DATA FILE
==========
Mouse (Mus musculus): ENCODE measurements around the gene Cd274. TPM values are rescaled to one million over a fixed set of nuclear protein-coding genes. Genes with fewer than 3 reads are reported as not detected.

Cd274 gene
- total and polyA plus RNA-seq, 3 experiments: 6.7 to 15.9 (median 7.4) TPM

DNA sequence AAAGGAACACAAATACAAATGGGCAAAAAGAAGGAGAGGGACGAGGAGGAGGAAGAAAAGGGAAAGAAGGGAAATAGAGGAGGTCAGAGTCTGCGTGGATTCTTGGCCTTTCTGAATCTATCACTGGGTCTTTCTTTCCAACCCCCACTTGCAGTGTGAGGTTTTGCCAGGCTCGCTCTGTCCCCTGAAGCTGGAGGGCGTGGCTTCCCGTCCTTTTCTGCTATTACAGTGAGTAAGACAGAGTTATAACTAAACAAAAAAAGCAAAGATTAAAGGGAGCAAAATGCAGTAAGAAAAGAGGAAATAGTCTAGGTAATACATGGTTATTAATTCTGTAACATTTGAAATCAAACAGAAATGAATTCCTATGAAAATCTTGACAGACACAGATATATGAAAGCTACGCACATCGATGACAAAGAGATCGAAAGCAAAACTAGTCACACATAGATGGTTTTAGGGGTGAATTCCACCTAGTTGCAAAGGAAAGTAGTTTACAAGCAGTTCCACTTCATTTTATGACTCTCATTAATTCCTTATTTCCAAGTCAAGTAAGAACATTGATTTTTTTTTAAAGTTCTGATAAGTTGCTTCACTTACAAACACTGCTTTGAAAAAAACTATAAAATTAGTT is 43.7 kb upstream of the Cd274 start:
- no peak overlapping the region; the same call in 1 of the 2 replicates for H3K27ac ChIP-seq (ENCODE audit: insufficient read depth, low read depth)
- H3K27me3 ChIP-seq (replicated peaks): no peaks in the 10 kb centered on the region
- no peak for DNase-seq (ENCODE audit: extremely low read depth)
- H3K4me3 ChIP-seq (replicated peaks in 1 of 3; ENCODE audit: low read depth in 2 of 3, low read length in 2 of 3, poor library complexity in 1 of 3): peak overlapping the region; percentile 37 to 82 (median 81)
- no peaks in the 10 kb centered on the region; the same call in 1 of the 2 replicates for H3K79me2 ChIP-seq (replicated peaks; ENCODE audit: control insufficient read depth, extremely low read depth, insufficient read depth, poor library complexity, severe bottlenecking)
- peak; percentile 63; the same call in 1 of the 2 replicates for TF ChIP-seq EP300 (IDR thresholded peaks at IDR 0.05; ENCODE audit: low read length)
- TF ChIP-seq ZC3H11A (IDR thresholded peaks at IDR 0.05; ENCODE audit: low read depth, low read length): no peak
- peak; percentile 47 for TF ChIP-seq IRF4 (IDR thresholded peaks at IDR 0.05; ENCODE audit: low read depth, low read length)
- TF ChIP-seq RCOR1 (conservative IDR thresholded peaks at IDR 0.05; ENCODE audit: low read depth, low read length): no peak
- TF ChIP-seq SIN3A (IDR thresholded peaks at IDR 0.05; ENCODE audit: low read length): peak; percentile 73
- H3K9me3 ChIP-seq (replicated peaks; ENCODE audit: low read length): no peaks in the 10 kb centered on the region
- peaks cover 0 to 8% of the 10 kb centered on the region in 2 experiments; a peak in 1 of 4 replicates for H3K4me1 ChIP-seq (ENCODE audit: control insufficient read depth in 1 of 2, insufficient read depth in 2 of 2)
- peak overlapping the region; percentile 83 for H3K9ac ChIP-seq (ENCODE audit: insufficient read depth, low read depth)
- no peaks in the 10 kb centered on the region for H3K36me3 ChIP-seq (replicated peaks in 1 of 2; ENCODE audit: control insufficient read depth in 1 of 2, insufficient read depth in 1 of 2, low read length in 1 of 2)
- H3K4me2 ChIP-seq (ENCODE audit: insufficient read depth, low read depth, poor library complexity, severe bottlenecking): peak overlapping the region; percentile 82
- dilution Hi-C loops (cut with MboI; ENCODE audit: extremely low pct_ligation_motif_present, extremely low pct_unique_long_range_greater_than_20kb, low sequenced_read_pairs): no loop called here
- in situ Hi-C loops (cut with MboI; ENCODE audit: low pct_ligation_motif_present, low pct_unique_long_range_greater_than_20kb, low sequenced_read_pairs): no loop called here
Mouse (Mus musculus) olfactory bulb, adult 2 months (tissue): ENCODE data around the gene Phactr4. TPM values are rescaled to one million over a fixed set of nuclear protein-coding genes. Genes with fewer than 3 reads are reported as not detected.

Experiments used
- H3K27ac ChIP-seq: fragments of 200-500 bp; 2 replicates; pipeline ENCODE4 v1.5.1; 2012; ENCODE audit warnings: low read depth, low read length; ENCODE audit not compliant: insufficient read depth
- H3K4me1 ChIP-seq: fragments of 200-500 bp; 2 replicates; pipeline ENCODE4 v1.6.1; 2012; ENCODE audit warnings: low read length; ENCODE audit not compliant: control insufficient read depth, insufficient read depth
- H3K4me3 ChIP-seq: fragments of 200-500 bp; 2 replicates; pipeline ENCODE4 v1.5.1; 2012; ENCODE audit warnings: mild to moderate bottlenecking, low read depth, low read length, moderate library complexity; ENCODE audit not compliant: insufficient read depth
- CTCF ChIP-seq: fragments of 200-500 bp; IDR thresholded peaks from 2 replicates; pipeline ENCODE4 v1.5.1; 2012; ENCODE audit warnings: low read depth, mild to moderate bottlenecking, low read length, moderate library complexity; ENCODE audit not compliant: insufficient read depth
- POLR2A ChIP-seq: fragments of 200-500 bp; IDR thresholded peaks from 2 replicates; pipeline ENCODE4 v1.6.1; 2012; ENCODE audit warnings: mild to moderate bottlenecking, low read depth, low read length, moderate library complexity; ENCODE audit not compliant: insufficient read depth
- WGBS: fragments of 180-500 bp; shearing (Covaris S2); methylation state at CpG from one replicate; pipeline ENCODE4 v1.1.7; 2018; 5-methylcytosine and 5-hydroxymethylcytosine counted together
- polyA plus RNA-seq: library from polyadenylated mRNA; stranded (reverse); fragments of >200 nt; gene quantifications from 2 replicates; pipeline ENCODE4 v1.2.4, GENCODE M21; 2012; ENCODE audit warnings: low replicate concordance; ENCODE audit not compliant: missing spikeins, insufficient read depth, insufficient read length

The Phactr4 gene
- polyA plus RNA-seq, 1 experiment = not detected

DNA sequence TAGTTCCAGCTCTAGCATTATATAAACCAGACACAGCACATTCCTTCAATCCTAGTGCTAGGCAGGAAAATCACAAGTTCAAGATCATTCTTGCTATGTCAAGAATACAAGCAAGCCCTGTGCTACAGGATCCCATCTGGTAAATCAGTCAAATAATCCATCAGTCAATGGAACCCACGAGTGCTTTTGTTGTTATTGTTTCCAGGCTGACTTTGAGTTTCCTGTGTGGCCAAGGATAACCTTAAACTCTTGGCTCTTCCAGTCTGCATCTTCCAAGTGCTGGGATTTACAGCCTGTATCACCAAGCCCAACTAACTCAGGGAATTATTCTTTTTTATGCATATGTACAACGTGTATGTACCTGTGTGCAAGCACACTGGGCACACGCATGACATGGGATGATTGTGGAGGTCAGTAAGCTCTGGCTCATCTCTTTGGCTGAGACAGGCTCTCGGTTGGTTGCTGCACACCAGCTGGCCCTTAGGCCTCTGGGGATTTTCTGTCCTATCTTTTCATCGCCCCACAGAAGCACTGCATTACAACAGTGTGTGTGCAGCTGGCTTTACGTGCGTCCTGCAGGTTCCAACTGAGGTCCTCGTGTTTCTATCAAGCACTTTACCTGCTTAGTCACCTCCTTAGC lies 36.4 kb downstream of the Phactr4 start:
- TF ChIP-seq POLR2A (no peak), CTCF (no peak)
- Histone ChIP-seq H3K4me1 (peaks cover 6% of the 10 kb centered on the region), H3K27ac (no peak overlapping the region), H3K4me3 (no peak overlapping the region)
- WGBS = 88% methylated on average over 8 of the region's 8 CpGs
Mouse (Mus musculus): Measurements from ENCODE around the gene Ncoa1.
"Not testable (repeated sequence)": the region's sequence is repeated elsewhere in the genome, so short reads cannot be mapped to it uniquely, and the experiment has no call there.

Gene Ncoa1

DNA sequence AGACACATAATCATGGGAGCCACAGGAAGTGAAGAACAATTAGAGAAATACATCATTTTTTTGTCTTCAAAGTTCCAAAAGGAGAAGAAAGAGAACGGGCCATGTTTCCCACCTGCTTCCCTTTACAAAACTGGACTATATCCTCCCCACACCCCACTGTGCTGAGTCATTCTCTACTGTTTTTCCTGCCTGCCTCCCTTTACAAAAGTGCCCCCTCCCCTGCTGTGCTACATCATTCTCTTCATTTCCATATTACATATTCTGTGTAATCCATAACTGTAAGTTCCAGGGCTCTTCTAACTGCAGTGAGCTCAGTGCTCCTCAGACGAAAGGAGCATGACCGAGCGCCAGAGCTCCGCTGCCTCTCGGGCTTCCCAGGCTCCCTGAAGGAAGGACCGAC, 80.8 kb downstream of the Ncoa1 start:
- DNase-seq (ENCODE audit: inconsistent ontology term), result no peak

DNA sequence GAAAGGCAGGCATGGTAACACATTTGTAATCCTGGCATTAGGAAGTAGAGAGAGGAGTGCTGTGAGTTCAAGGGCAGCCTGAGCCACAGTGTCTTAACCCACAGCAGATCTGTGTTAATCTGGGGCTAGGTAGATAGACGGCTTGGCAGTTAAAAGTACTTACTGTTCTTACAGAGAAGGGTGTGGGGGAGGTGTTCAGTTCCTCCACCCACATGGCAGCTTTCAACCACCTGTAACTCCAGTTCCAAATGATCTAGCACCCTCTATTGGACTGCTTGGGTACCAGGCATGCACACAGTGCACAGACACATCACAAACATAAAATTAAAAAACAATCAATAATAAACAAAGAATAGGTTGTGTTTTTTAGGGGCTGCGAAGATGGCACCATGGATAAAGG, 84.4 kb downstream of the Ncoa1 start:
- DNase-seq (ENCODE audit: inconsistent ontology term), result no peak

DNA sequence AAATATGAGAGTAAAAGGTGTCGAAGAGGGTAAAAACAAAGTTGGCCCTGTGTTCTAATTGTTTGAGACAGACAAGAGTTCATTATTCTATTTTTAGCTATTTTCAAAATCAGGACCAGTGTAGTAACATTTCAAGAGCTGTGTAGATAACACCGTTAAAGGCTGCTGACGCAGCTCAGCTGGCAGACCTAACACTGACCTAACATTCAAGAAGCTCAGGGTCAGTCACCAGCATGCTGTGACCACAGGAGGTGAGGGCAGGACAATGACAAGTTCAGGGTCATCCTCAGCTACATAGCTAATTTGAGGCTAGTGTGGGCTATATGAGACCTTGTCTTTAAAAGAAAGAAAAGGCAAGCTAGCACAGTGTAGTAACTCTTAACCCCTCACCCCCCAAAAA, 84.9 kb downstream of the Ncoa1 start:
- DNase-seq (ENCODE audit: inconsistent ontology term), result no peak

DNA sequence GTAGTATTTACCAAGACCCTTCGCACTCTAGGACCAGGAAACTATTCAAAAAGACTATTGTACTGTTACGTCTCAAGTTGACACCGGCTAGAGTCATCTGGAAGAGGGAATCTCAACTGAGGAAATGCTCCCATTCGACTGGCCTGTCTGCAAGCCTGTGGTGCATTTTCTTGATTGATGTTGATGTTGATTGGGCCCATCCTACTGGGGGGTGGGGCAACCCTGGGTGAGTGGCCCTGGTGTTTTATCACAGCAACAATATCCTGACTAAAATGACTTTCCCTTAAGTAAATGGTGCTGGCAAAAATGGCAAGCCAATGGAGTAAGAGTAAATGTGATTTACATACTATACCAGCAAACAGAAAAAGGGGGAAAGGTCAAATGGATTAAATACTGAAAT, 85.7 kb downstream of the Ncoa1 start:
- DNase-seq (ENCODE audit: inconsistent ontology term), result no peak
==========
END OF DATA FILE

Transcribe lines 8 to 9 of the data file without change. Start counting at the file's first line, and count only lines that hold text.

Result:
- H3K4me3 ChIP-seq (replicated peaks in 1 of 3; ENCODE audit: low read depth in 2 of 3, low read length in 2 of 3, poor library complexity in 1 of 3): peak overlapping the region; percentile 37 to 82 (median 81)
- no peaks in the 10 kb centered on the region; the same call in 1 of the 2 replicates for H3K79me2 ChIP-seq (replicated peaks; ENCODE audit: control insufficient read depth, extremely low read depth, insufficient read depth, poor library complexity, severe bottlenecking)